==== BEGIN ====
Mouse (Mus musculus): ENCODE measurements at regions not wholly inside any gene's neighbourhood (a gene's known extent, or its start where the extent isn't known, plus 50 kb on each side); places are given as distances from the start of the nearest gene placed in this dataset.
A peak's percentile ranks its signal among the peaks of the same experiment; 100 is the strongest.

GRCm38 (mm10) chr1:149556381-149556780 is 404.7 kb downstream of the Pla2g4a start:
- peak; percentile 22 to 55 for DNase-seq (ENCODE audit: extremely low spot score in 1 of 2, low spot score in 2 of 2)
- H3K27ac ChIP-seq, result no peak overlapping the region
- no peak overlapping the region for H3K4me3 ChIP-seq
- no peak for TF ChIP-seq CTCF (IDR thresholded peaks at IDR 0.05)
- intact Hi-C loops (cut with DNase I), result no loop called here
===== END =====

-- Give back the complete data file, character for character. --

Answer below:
Mouse (Mus musculus): ENCODE measurements at regions not wholly inside any gene's neighbourhood (a gene's known extent, or its start where the extent isn't known, plus 50 kb on each side); places are given as distances from the start of the nearest gene placed in this dataset.
A peak's percentile ranks its signal among the peaks of the same experiment; 100 is the strongest.

GRCm38 (mm10) chr1:149556381-149556780 is 404.7 kb downstream of the Pla2g4a start:
- peak; percentile 22 to 55 for DNase-seq (ENCODE audit: extremely low spot score in 1 of 2, low spot score in 2 of 2)
- H3K27ac ChIP-seq, result no peak overlapping the region
- no peak overlapping the region for H3K4me3 ChIP-seq
- no peak for TF ChIP-seq CTCF (IDR thresholded peaks at IDR 0.05)
- intact Hi-C loops (cut with DNase I), result no loop called here